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What digital companies and publishers should learn from China

China, thanks to its closed ecosystem, is a market publishers would do well to study in more depth to see the future of media consumption. Fabian von Heimburg, a German entrepreneur based in Shanghai, shares some of his observations with us here. 

Fabian is co-founder and managing director of Hotnest, a digital advertising and big data analytics platform focused on the Chinese market. Hotnest’s digital advertising platform, using big data and machine learning, connects millions of local and international brands with agencies and freelancers in China.

Fabian spoke to FIPP contributor Felix Mago off stage at the recent Digital Innovators’ Summit 2017 in Berlin. (Join FIPP for our next event: the iconic FIPP World Congress, taking place from 9-11 October 2017 in London. Discounted pre-agenda bookings are available until 30 April, with savings of £800 or more on eventual rates).


According to Fabian, mobile is a given in China and the major lesson rather lies in how platforms in China operate. 

“We’re not even talking about mobile and digitalisation anymore, it’s a given. While there may still be what we can call a transitional generation in the West (using laptop/desktop and mobile), many Chinese users skipped laptops and desktops and went straight to the mobile phone. This in turn means that the eco-system in China is a good indicator for digital trends to come in West because of the different user behaviour and advanced mobile platform environment.”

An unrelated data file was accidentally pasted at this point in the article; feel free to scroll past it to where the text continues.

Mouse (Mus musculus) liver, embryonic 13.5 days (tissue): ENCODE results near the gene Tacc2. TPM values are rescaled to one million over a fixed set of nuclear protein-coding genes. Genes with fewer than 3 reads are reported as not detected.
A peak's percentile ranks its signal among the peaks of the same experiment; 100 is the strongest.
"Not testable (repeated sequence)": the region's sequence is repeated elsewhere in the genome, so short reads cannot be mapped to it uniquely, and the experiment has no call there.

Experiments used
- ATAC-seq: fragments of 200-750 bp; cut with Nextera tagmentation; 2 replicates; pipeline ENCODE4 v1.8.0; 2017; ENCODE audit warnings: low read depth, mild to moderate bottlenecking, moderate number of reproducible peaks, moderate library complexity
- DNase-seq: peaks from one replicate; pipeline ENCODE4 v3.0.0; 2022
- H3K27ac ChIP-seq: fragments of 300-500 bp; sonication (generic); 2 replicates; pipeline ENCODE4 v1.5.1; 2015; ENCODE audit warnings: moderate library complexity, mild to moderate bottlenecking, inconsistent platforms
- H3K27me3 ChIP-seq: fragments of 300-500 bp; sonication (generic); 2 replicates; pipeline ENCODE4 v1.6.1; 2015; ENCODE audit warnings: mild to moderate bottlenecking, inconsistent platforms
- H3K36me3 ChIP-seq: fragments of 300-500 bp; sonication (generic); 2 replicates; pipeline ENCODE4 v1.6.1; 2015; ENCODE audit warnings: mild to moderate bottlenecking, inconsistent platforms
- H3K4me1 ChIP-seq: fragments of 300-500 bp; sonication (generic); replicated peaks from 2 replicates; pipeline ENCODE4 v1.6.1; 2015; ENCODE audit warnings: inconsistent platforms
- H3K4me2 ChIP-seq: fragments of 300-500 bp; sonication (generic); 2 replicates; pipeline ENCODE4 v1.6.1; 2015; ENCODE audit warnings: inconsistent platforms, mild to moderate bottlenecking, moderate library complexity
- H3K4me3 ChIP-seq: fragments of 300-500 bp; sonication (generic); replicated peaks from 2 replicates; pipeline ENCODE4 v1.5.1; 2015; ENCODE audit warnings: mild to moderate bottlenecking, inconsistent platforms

It radically impacts how people consume. “People do not use desk- and laptops outside of work, and they stream absolutely everything to their mobile phones. We might still think a laptop, with its larger screen, is more convenient, but my friends here don’t even think like that anymore. For them the mobile phone is simply everywhere, like it’s an extension of their reality.”

Fabian von Heimburg ()

With mobile accepted as a given, “the interesting thing is how the platforms here integrate virtually everything, from content, to social, to video, to e-commerce, to medical records, and more (according to Fabian you can expect to see the same happening with VR, AR, etc., too). As content producers you really need to think of how you exist within these platforms, because it will increasingly be very difficult to survive outside of them.”

It is behaviour you see “in virtually everything”, he says. “Everything is really integrated. You virtually live your whole life on a platform like WeChat – purchasing and paying for things to making doctor appointments and consuming content and games. You don't need to use Internet browsers anymore. Everything is conveniently integrated. I believe it is something that will have a similarly big impact in western markets and you can already observe some of that in the digital consumption habits of teenagers in the USA and Europe.”